ZTW Inskape Engraving Tutorial (For Total Beginners)

As promised, here’s the method that I’ve come up with to use G-code Tools to generate engraving patterns with Mach3 (and a CNC Zen Toolworks router).  I’m very new to Inkscape (and CNC machining in general), so if my methods look crude, please let me know what I’m doing wrong in the comments.  So without further ado, here’s how you generate code to print out “JCO.”

1. Download and install Inkscape

2. Download and install G-code tools

3. Setup your drawing to whatever units you’re using and the size of your table.  You can also set it up to the size of what you’re working on and adjust your zero points to start at different areas.  Also, choose what units you’ll be working in.  I’ve setup my router to work in millimeters.

4. Type out what you want to say (“JCO” in this case) using the text command.

5.  Select “Path”, then “Object to Path” with your inscription selected.  To select an object, you use the top tool that looks like a mouse pointer.  Once you’ve turned everything into a path, use the tool just under it to select individual nodes.  This was a bit confusing for me at first.

6. Using the path selection tool, click on one of the letters.  You should see little square dots called nodes.  If they’re grey, they’re not selected; if they’re blue they are.  If you sweep the mouse over everything with the left button held down, you’ll get everything in grey.  Press Alt + A to select everything.  All nodes should be selected in blue.

7. G-code tools could be used to generate a path from this right now, but my results have been a bit suspect when using curves.  Instead, I add more nodes to smooth everything out and generate a path using all lines.  Inkscape gives you contextual menus, so with the node tool selected as seen below, a bunch of extra node tools will appear.  Use the tool right above the “mouse pointer” icon to add nodes (between those that are selected in blue).

8.  With everything still selected in blue, go to Extensions-Gcodetools-PathtoGcode.  A dialog box like the one listed below should come up.  Set the preferences tab to something writeable if you haven’t, and make sure the units match up with what you want.  Once this is done, click on the “Path to Gcode” tab and hit Apply.

9. You should now have a G-code file that you can run on your router.  As mentioned before, I used a ZTW 7×12 model with Mach3.  I’ve included the G-code generated by this process at the very end of this article (for what it’s worth).  Note that there are no arcs in it, only straight lines.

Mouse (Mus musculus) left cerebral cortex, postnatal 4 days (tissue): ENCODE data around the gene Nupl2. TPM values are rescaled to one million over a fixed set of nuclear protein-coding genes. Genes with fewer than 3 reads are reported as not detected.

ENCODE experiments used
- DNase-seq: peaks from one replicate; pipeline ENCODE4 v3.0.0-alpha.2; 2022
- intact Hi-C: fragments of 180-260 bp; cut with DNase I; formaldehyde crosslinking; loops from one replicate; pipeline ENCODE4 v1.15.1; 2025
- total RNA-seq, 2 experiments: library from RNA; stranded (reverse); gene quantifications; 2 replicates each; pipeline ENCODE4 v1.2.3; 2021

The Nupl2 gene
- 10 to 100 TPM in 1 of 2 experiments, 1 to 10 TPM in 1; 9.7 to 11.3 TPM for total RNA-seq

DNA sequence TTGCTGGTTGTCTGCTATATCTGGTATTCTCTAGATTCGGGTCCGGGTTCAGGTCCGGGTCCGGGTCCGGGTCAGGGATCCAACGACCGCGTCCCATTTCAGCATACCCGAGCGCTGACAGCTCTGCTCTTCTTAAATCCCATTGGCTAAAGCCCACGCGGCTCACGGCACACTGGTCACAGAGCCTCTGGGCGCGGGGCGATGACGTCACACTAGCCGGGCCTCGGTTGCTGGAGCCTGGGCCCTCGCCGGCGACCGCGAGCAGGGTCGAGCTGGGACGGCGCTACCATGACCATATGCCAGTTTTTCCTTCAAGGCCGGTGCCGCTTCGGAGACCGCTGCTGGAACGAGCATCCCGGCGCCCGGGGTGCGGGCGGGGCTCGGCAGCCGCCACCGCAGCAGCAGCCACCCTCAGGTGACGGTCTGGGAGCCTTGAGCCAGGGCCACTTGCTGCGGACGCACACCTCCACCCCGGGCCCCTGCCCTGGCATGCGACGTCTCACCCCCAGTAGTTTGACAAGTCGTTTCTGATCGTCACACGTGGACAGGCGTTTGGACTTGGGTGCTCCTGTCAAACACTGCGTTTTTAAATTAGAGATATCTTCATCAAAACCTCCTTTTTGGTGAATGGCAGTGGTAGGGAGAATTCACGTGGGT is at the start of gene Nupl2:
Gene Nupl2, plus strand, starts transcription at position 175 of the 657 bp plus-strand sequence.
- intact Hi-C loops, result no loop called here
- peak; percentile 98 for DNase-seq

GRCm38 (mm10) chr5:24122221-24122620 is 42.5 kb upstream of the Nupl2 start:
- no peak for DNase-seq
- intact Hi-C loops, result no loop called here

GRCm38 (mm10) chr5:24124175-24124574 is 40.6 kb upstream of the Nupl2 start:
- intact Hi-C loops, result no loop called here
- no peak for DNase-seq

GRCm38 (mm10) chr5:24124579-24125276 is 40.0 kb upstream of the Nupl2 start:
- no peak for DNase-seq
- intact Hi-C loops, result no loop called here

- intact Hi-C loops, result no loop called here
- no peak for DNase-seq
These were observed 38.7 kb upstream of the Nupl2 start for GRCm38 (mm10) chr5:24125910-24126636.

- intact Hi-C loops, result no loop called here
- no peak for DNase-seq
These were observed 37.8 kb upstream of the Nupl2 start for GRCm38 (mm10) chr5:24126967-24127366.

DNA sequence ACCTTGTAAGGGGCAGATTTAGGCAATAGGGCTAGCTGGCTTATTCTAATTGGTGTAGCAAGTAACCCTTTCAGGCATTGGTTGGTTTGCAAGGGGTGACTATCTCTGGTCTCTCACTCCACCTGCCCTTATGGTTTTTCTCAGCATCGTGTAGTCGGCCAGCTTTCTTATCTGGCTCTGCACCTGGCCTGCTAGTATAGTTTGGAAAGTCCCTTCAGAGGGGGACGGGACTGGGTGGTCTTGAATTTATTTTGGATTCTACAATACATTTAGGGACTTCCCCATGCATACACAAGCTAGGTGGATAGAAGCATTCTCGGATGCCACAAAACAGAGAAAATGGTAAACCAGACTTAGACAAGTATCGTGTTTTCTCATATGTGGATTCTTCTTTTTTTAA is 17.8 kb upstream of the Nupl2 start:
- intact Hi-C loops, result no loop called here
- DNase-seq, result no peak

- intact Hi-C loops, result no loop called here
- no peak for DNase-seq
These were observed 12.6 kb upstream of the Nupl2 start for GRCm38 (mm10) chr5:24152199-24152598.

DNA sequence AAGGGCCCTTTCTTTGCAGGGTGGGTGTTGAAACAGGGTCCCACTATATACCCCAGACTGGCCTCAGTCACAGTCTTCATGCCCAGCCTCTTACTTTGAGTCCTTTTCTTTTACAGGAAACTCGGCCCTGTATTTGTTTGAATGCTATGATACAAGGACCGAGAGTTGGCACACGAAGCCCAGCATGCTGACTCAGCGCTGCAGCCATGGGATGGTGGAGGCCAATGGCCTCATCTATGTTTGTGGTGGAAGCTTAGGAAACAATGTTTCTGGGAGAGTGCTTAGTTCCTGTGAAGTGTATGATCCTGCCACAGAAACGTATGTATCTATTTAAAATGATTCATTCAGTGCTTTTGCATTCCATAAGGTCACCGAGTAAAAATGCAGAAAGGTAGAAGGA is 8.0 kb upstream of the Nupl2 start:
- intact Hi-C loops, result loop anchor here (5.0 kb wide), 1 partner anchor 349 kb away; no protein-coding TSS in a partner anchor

If you’d rather do shapes, and not letters, the same basic process can be used.  If you’ve got a picture you’d like to outline, click on File-Import.  Once you’ve got this image up, click on Path-Trace Bitmap.  There’s several ways to work with this, but by clicking on “edge detection” it should give you an outline of most shapes.  Use the same process outlined above for converting everything, and you should be good to go.

I’m no expert in any of this, so definitely check your code before you run it.  I generally test out the code by setting my Z-axis 0 point well above the work surface and run everything.  As always, use your own judgement when working with CNC equipment, especially if you’re trying to follow along with this site.


  1. Use the paramaterize gcode post processor. makes it much prettier.

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  9. VERY NICE 😀 it was very helping 🙂

  10. Hi!

    With gcodetools there’s no need to subdivide path (like you did at the 7th step).
    Gcodetools approximates paths with biarks so the path should be smooth no mater of subdivisions. Also you can define automatic subdivision in Gcodetools to reach the tolerance you need.

    See biarc interpolation tolerance and maximum subdivision at your step 8.

    • Nick, thanks for writing in! Per your domain, are you the author of this software?

      It’s crazy how much I’ve learned since that post, but that’s what worked for me at the time. I generally use CAMBam now, but GCodetools is really a great extension for Inkscape.

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